I look forward to this journey we're embarking on, and am sure to be awestricken by the strength you all share.
October is recognized as Pregnancy and Infant Loss Awareness Month. As it happens, infant loss is why I know about The Hope and Healing Place. Our youngest son Ethan, passed away at the age of 7 weeks. Without really understanding the need for "coping skills", we knew we wanted to provide emotional support for our young family. The then, "Family Program", would meet in what is now the "Library" for a pot luck meal, before dispersing into the various age groups throughout the house. That is about as much as this particular blog post has to do with our library, but I digress.
My recommendation today is not a particular book. It is simply to tell you that the reading, writing and singing of words is healing. And to offer a few insights about those book habits...
My battle cry, you ask? It is "It is well with my soul". It was sang in it's original hymn version at Ethans funeral. And, I love the story behind it.
"This hymn was written after traumatic events in Spafford's life. The first was the death of his son at the age of 2 and the Great Chicago Fire of 1871, which ruined him financially (he had been a successful lawyer and had invested significantly in property in the area of Chicago that was extensively damaged by the great fire). His business interests were further hit by the economic downturn of 1873, at which time he had planned to travel to Europe with his family on the SS Ville du Havre. In a late change of plan, he sent the family ahead while he was delayed on business concerning zoning problems following the Great Chicago Fire. While crossing the Atlantic, the ship sank rapidly after a collision with a sea vessel, the Loch Earn, and all four of Spafford's daughters died. His wife Anna survived and sent him the now famous telegram, "Saved alone …". Shortly afterwards, as Spafford traveled to meet his grieving wife, he was inspired to write these words as his ship passed near where his daughters had died."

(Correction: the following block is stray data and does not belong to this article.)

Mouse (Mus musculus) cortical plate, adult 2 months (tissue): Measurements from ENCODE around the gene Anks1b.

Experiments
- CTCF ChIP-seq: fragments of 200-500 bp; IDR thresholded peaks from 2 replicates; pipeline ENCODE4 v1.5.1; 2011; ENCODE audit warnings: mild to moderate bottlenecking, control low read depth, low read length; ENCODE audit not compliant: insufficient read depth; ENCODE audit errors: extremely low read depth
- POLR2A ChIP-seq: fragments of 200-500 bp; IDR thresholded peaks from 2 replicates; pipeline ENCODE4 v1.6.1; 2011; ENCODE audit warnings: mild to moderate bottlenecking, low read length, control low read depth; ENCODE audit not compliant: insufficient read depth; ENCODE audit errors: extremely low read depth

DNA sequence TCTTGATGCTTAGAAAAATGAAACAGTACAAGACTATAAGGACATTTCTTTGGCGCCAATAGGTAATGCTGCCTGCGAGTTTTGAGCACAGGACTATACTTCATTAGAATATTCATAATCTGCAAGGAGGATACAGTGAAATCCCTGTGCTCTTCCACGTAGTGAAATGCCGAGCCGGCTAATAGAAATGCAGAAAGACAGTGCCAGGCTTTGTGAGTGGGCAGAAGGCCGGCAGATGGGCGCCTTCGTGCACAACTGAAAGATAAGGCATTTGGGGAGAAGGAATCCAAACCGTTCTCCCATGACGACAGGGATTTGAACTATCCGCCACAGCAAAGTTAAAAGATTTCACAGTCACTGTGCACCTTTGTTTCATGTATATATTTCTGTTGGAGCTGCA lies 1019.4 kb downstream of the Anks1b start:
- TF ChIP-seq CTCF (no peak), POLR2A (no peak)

- Per Wikipedia
The most common question from those in the inner circles of the bereaved is undoubtedly, "What do I say or do, to bring comfort?" Our intuition is that with a quiet hush we can ease the sob, or with a gentle swipe of our hand across their cheek, we will dry up of the tears. It's healthy for our loved ones to grieve. It's entirely possible all they want and need is your willingness to share the same space, to not speak in clichés and that you just offer your support.